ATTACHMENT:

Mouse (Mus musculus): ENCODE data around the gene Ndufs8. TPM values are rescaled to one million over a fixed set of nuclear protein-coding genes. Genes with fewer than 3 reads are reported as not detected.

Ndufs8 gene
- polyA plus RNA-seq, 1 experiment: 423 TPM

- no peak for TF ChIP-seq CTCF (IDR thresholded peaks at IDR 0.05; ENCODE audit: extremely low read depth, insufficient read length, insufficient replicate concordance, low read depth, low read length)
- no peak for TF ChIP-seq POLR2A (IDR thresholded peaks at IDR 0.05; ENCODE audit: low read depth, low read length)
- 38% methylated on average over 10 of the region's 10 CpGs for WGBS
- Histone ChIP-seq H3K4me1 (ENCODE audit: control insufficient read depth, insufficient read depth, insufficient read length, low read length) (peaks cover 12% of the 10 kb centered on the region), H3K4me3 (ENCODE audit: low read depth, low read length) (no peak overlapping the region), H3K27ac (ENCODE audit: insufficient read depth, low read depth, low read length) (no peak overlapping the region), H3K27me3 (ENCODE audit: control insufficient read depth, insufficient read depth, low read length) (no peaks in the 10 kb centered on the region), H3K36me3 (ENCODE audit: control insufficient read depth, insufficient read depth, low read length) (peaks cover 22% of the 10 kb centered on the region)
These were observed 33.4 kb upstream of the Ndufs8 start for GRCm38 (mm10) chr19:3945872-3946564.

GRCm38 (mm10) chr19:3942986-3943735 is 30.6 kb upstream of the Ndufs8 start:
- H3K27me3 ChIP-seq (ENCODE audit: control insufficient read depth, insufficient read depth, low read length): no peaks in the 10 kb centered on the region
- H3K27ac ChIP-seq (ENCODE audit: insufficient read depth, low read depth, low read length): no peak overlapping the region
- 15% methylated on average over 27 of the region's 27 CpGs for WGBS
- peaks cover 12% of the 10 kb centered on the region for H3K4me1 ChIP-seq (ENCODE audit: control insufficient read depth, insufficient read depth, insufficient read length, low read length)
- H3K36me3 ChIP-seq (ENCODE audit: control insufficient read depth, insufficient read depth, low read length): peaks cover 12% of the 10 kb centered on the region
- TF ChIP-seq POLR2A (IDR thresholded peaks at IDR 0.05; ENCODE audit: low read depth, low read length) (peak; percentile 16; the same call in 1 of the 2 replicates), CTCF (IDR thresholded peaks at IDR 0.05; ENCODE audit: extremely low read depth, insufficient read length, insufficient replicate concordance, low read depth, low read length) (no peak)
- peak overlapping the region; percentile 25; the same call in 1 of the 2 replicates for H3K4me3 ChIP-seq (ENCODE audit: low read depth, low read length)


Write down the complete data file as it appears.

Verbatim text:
Mouse (Mus musculus): ENCODE data around the gene Ndufs8. TPM values are rescaled to one million over a fixed set of nuclear protein-coding genes. Genes with fewer than 3 reads are reported as not detected.

Ndufs8 gene
- polyA plus RNA-seq, 1 experiment: 423 TPM

- no peak for TF ChIP-seq CTCF (IDR thresholded peaks at IDR 0.05; ENCODE audit: extremely low read depth, insufficient read length, insufficient replicate concordance, low read depth, low read length)
- no peak for TF ChIP-seq POLR2A (IDR thresholded peaks at IDR 0.05; ENCODE audit: low read depth, low read length)
- 38% methylated on average over 10 of the region's 10 CpGs for WGBS
- Histone ChIP-seq H3K4me1 (ENCODE audit: control insufficient read depth, insufficient read depth, insufficient read length, low read length) (peaks cover 12% of the 10 kb centered on the region), H3K4me3 (ENCODE audit: low read depth, low read length) (no peak overlapping the region), H3K27ac (ENCODE audit: insufficient read depth, low read depth, low read length) (no peak overlapping the region), H3K27me3 (ENCODE audit: control insufficient read depth, insufficient read depth, low read length) (no peaks in the 10 kb centered on the region), H3K36me3 (ENCODE audit: control insufficient read depth, insufficient read depth, low read length) (peaks cover 22% of the 10 kb centered on the region)
These were observed 33.4 kb upstream of the Ndufs8 start for GRCm38 (mm10) chr19:3945872-3946564.

GRCm38 (mm10) chr19:3942986-3943735 is 30.6 kb upstream of the Ndufs8 start:
- H3K27me3 ChIP-seq (ENCODE audit: control insufficient read depth, insufficient read depth, low read length): no peaks in the 10 kb centered on the region
- H3K27ac ChIP-seq (ENCODE audit: insufficient read depth, low read depth, low read length): no peak overlapping the region
- 15% methylated on average over 27 of the region's 27 CpGs for WGBS
- peaks cover 12% of the 10 kb centered on the region for H3K4me1 ChIP-seq (ENCODE audit: control insufficient read depth, insufficient read depth, insufficient read length, low read length)
- H3K36me3 ChIP-seq (ENCODE audit: control insufficient read depth, insufficient read depth, low read length): peaks cover 12% of the 10 kb centered on the region
- TF ChIP-seq POLR2A (IDR thresholded peaks at IDR 0.05; ENCODE audit: low read depth, low read length) (peak; percentile 16; the same call in 1 of the 2 replicates), CTCF (IDR thresholded peaks at IDR 0.05; ENCODE audit: extremely low read depth, insufficient read length, insufficient replicate concordance, low read depth, low read length) (no peak)
- peak overlapping the region; percentile 25; the same call in 1 of the 2 replicates for H3K4me3 ChIP-seq (ENCODE audit: low read depth, low read length)